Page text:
Regardless of the sport and the general condition of it, finding calls for the commissioner of said sport to be fired -- from a cannon! -- are distinctly unchallenging to find. Major League Baseball commissioner Rob Manfred is, quite conspicuously, no exception to this.
So what would it take for these waking dreams to be realized, for Manfred to be given the bum's rush out of This, Our Baseball? The terse answer is that it's not going to happen, at least not any time soon. The longer answer -- the kind of answer that lends itself to 1,500 words of web-based copy -- involves looking backward to prior holders of the office.
Manfred is the 10th commissioner of baseball, so it's perhaps instructive to note what became of past commissioners -- i.e., how they came to no longer be commissioners. Of the nine non-Manfred MLB pit bosses, two died in office -- Kenesaw Mountain Landis (served from 1921-44) and Bart Giamatti (1988-89) -- and another three stepped down of their own volition -- Ford Frick (1951-65), Peter Ueberroth (1984-88), and Bud Selig (acting commissioner from 1992-98, elected commissioner from 1998-2015). That leaves four commissioners who were in essence forced from the role.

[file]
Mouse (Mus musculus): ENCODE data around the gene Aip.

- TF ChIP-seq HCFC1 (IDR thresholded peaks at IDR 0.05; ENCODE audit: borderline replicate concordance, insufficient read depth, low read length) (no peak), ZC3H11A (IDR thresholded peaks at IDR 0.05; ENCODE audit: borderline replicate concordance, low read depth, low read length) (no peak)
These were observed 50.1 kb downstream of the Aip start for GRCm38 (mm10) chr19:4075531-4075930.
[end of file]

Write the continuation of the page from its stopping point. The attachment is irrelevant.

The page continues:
Happy Chandler (1945-51) failed to secure a second term as commissioner largely because he too often put the interests of the players and the game itself ahead of those of the owners. As well, Chandler's support for integrating the major leagues put him at odds with most team owners of the day. Since the commissioner serves at the pleasure of the owners, it's prudent to make them happy. Chandler did not.
William Eckert (1965-68) seemed woefully miscast in the role and particularly for the challenges that greeted him during his tenure. Specifically, owners doubted that Eckert was a capable enough leader to keep in check the fledgling Players Association under Marvin Miller, and his handling of expansion was ham-fisted at best. That lack of confidence plus a number of public gaffes caused owners to force Eckert's resignation well before his term was up.
Eckert's successor, Bowie Kuhn (1969-1984), failed to secure a third term for an array of reasons. Chief among them were a 50-day players' strike during the heart of the 1981 season occurring on his watch, personal grievances with a number of owners whom Kuhn had disciplined during his time in office, and significant turnover within the ranks of ownership that whittled down his base of support.